Implications of a CALM-derived Nuclear Export Signal for CALM-AF10-mediated Leukemogenesis
The t(10;11) chromosomal translocation gives rise to the <italic>CALM-AF10</italic> fusion gene and is found in patients with aggressive and difficult-to-treat hematopoietic malignancies. <italic>CALM-AF10</italic>-driven leukemias are characterized by a perturbed epigenetic and transcriptional state. Specifically, the <italic>HOXA</italic> cluster genes are hypermethylated on Histone H3 lysine 79 (H3K79), which corresponds with their transcriptional upregulation. Conversely, <italic>CALM-AF10</italic> cells display global H3K79 hypomethylation. DOT1L, the H3K79 histone methyltransferase, interacts with the OM-LZ domain of AF10, and the AF10 OM-LZ domain has been shown to be necessary and sufficient for CALM-AF10-mediated transformation. These data have suggested a critical role for the AF10-DOT1L interaction in <italic>CALM-AF10</italic> leukemias. However, the mechanism(s) by which DOT1L-mediated epigenetics are perturbed and the precise role of CALM in leukemogenesis have remained unclear.
In this dissertation, we examine the contribution of CALM to CALM-AF10-mediated leukemogenesis. We determine that CALM contains a functional nuclear export signal (NES) that mediates steady-state cytoplasmic localization of CALM-AF10. An NES is a highly conserved leucine-rich amino acid sequence that is recognized by the nuclear export receptor, CRM1. Classically, CRM1 binds to NES-containing proteins and mediates their export from the nucleus to the cytoplasm through the nuclear pore complex. Through structure-function analyses, we determine that the CALM-derived NES is necessary and sufficient for CALM-AF10-dependent leukemogenesis. In addition, fusions of NES motifs from heterologous proteins (ABL1, Rev, PKIA, and APC) in-frame with AF10 are sufficient to immortalize murine hematopoietic progenitors <italic>in vitro</italic>. From these data, we conclude that a CRM1-dependent NES represents the functional contribution of CALM for CALM-AF10-mediated leukemogenesis.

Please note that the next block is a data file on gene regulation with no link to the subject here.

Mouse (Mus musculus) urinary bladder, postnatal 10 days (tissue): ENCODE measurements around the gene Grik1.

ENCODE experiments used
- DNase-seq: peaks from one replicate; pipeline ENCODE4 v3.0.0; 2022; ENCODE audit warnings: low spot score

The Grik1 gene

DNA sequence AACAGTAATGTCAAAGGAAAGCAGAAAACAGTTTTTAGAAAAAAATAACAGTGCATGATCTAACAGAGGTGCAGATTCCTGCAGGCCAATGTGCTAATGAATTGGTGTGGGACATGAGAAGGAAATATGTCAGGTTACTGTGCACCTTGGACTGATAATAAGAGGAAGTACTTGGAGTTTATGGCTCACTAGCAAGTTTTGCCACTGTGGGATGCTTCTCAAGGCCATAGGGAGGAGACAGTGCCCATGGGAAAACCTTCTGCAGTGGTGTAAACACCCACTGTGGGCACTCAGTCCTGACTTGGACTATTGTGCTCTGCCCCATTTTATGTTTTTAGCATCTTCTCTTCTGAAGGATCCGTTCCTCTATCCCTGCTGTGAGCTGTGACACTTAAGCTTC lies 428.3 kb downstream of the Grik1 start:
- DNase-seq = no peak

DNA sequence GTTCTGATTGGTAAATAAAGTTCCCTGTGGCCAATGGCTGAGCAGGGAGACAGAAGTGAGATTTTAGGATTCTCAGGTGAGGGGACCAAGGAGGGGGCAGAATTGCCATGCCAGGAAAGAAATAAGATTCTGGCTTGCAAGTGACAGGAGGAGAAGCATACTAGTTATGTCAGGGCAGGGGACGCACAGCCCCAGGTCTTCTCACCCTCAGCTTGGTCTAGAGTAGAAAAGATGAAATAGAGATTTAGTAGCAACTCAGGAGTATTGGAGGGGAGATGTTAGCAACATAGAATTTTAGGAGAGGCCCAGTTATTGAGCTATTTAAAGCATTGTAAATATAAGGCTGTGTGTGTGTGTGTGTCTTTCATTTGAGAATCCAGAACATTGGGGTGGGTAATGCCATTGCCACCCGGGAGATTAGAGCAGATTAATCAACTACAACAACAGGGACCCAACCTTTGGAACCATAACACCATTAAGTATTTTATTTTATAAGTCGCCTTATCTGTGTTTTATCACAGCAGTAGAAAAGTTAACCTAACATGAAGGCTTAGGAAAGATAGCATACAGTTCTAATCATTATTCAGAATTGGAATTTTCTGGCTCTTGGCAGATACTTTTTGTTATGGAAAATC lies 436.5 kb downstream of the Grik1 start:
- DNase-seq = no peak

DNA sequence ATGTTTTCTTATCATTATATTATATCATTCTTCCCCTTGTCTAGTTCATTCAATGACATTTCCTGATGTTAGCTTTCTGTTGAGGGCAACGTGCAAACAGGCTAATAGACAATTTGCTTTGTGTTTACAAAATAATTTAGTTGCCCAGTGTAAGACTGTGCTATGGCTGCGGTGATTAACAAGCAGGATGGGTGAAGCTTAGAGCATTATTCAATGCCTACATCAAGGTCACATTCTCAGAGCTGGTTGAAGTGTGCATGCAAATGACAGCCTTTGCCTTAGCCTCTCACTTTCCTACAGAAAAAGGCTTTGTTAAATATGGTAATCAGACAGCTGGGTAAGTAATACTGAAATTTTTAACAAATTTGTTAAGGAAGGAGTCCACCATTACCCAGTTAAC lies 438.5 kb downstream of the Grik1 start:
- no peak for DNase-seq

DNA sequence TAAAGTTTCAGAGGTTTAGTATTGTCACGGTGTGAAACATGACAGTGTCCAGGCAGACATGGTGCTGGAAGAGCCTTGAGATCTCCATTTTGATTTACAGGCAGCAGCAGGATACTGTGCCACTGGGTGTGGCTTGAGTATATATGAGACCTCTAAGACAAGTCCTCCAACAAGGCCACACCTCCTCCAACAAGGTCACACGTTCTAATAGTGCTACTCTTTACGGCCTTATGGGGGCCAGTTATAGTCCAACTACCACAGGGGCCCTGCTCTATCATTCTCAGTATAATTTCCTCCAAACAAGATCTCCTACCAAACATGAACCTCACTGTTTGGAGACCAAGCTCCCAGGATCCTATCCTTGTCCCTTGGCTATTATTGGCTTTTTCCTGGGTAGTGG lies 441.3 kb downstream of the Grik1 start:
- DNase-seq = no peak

In the second part of this dissertation, we examine the mechanism(s) by which the CALM NES imparts transformation potential to AF10. We determine that the CALM NES is essential for CALM-AF10-dependent <italic>Hoxa</italic> gene upregulation and aberrant H3K79 methylation. Using co-immunofluorescence microscopy, we observe increased cytoplasmic localization of DOT1L in the presence of CALM-AF10, suggesting that mislocalization of DOT1L may lead to a global loss of H3K79 methylation. In addition to mediating nuclear export, we find that the CALM-CRM1 interaction is critical for targeting CALM-AF10 to the <italic>Hoxa</italic> locus. Inhibition of CRM1 with Leptomycin B prevents transcription of <italic>Hoxa</italic> genes in <italic>CALM-AF10</italic> leukemia cells. These findings uncover a novel mechanism of leukemogenesis mediated by the nuclear export pathway and support further investigation of the utility of CRM1 inhibitors as therapeutic agents for patients with <italic>CALM-AF10</italic> leukemias.
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